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  • About
  • The Global ETD Search service is a free service for researchers to find electronic theses and dissertations. This service is provided by the Networked Digital Library of Theses and Dissertations.
    Our metadata is collected from universities around the world. If you manage a university/consortium/country archive and want to be added, details can be found on the NDLTD website.
1

The effect of dietary protein level on the voluntary feed intake of sheep.

Cécyre, André. January 1971 (has links)
No description available.
2

The nutritional value of broiler litter as a feed source for sheep during periods of feed shortage

Mavimbela, David Thele 15 December 2006 (has links)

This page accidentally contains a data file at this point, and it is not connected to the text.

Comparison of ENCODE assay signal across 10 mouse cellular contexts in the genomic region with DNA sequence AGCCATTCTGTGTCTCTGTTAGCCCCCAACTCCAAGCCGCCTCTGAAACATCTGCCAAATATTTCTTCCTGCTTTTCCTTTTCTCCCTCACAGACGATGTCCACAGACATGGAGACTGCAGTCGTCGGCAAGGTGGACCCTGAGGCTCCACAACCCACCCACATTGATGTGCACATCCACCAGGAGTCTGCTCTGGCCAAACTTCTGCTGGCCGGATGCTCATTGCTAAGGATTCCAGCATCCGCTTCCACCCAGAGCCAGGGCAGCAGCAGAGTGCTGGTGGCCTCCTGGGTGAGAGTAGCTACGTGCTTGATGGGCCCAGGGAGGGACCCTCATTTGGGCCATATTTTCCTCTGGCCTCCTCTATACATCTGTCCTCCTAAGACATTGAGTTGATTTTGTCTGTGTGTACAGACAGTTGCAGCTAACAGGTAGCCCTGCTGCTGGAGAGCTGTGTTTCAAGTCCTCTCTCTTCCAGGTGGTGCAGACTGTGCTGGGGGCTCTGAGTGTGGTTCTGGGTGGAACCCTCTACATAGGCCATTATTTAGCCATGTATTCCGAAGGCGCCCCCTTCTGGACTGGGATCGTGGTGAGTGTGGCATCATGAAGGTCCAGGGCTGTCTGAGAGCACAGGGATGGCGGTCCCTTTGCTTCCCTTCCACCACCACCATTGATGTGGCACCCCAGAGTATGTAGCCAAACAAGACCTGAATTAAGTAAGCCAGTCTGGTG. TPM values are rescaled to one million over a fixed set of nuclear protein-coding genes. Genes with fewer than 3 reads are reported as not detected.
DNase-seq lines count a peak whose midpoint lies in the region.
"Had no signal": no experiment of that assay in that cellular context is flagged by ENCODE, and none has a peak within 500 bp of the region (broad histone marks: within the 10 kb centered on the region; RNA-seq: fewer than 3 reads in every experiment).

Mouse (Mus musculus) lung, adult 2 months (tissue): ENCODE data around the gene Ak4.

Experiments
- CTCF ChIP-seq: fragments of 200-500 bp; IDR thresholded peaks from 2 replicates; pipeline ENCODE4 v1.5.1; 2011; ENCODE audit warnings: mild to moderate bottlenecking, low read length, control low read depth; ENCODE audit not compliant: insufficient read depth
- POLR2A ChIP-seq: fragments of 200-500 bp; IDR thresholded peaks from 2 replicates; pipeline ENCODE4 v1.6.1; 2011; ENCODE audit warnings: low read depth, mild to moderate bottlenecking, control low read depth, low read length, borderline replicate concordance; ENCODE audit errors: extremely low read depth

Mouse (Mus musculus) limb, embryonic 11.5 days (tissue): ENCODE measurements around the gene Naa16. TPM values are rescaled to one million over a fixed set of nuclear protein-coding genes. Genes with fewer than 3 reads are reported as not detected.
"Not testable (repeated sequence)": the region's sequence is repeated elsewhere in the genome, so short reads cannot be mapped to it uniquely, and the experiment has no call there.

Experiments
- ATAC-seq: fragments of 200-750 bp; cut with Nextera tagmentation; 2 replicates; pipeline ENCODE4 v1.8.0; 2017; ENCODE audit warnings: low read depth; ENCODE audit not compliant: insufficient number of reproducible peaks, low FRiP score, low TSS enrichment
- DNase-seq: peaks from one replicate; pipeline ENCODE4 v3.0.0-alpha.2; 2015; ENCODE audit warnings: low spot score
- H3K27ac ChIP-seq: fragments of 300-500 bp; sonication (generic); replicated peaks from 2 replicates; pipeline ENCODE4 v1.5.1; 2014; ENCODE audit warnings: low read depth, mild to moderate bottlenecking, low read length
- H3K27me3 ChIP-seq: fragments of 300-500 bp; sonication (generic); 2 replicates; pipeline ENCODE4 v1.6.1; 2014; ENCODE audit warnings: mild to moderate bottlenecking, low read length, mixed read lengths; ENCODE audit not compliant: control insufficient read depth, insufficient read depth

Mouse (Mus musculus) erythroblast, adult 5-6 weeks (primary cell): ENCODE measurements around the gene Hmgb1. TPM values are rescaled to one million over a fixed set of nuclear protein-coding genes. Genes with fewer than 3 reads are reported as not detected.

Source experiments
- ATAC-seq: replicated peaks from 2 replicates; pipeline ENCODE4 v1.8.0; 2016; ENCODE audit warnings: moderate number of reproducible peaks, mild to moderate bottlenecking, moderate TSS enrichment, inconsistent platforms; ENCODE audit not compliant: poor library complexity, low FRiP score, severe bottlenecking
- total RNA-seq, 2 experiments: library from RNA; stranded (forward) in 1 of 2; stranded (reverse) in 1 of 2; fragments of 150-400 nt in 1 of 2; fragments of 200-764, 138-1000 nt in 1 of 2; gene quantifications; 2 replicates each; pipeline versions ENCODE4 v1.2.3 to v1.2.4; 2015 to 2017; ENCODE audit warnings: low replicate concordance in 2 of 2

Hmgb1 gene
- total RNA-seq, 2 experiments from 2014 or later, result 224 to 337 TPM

Please read the abstract in the section 00front of this document / Thesis (PhD Agric (Animal Science))--University of Pretoria, 2006. / Animal and Wildlife Sciences / unrestricted
3

Byvoeding van skape op aangeplante weiding in 'n mediterreense klimaat

Aucamp, Barend Bernadus January 2001 (has links)
Tydens embrio ontwikkeling groei weefsel deur selvermeedering, maar soos wat soogdiere volwassendheid nader vind groei net plaas deur sel vergroting. Volwassenheid word beskou as wanneer spiergroei ‘n maksimum bereik. Groei sluit die neerlegging van vet in, maar spiermassa is van primêre belang. Die groeikurwe (Fig 1) waarin massatoename teenoor ouderdom vergelyk word, volg ‘n sigmoidale kurwe (Owens et al, 1993). Onder ideale toestande is die groeitempo van lammers relatief konstant van kort na geboorte totdat die helfte van volwassemassa bereik word, waarna dit geleidelik afneem tot volwassenheid (Black, 1983). Die afname in groeitempo begin gewoonlik met die bereiking van puberteit (Owens et al, 1993).
4

Energy and protein requirements of ewes, and the use of non-protein nitrogen [sic] by ewes and early weaned lambs